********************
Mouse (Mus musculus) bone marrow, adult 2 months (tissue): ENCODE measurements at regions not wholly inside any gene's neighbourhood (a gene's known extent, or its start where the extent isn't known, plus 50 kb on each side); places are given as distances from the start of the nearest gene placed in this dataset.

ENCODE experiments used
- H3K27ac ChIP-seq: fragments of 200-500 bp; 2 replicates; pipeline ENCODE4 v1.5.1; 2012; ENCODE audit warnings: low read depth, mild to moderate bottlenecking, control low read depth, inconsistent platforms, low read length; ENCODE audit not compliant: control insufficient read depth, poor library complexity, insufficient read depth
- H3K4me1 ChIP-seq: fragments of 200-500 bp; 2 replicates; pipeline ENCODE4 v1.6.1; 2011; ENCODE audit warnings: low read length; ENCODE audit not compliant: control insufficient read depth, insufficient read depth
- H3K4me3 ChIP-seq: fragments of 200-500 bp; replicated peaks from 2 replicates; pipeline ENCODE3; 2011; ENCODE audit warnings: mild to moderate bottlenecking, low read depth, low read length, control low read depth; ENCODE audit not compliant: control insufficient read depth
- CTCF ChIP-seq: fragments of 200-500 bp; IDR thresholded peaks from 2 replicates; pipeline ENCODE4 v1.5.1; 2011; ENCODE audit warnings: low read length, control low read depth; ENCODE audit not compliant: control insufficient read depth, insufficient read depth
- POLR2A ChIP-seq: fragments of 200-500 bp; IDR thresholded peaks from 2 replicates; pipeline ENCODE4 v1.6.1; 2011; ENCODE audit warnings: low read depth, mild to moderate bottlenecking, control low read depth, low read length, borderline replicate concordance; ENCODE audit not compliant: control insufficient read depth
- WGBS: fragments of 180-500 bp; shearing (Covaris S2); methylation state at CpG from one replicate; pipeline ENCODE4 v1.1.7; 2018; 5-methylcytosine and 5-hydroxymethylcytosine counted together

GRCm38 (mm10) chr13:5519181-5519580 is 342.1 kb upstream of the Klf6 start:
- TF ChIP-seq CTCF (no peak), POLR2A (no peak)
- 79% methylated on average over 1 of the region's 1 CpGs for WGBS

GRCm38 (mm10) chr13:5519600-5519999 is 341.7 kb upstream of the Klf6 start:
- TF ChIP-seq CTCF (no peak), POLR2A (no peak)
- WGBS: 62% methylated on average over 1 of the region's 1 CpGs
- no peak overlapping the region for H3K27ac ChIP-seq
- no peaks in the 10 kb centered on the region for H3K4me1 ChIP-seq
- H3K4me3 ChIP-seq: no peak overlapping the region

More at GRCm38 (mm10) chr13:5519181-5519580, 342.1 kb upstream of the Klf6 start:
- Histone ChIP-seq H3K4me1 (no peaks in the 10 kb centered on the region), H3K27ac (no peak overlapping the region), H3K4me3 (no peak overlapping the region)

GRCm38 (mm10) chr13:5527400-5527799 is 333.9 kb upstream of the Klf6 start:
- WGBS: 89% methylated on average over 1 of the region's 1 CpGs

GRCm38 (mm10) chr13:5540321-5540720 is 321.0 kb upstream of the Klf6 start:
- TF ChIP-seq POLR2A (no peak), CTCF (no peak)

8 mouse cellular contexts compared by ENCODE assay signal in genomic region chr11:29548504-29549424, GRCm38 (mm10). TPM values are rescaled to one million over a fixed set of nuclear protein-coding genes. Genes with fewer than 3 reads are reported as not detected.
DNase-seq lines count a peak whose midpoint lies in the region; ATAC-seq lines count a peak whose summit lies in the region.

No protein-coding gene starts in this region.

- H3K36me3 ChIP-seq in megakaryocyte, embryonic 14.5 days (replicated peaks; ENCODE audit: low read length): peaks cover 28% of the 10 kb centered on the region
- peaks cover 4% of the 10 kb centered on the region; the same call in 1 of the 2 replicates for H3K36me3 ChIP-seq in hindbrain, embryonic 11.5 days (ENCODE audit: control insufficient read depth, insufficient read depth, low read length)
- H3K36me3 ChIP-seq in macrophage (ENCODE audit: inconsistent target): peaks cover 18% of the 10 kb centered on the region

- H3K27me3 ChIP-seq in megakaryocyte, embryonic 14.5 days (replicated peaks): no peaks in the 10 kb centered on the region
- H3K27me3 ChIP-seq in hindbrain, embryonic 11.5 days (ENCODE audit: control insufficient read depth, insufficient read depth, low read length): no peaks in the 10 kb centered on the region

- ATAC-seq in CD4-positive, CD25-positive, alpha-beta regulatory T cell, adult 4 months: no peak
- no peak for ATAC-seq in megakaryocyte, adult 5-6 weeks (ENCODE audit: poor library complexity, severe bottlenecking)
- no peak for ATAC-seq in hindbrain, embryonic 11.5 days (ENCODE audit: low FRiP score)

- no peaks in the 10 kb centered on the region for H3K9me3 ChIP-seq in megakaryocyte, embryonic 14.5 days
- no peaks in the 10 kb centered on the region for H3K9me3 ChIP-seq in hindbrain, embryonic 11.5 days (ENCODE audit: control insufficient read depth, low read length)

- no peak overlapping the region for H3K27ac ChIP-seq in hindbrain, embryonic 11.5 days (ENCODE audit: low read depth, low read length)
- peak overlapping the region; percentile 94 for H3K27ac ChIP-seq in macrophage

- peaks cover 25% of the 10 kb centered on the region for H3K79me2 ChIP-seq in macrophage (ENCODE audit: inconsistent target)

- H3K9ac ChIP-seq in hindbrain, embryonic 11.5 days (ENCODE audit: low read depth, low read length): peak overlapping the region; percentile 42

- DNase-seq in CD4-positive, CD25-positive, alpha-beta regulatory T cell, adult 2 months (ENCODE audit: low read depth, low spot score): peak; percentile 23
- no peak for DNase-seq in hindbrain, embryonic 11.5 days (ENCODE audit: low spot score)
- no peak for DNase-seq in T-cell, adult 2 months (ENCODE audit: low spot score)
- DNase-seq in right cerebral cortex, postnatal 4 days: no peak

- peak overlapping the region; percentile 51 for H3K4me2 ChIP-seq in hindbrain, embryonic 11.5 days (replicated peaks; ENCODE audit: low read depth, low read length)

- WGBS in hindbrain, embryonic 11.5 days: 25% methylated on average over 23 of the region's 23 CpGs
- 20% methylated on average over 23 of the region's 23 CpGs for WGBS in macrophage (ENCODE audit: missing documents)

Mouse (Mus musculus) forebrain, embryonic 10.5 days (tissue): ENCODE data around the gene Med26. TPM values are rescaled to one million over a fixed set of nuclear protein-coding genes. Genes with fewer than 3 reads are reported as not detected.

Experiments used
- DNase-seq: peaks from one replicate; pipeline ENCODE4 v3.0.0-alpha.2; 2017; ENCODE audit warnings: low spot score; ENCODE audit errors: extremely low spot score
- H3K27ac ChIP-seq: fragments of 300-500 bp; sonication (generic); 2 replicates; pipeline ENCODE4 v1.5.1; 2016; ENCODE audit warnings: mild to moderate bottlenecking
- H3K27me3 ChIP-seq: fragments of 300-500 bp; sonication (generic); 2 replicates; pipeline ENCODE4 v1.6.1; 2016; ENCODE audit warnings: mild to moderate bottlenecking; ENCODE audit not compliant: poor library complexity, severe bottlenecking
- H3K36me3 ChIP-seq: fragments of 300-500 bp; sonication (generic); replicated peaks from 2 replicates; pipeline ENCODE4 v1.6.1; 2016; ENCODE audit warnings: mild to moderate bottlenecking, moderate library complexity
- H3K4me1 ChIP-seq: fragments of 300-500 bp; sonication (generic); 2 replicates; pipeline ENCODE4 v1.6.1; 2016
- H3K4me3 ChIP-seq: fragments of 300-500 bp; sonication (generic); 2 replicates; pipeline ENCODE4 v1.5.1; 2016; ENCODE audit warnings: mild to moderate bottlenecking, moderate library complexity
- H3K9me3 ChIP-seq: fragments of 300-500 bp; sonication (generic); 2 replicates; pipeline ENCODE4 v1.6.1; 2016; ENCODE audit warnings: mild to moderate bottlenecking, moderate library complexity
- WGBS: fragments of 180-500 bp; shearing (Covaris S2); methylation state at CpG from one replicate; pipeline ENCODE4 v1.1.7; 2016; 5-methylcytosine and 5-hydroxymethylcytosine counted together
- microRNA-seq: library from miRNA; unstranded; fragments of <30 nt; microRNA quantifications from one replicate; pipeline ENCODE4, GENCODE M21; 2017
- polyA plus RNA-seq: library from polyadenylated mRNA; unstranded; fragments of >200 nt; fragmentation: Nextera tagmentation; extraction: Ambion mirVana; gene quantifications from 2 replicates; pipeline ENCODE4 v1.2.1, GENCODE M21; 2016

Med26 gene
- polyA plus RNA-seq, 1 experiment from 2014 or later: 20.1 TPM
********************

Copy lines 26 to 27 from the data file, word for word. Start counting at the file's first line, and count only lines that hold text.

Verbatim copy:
No protein-coding gene starts in this region.

- H3K36me3 ChIP-seq in megakaryocyte, embryonic 14.5 days (replicated peaks; ENCODE audit: low read length): peaks cover 28% of the 10 kb centered on the region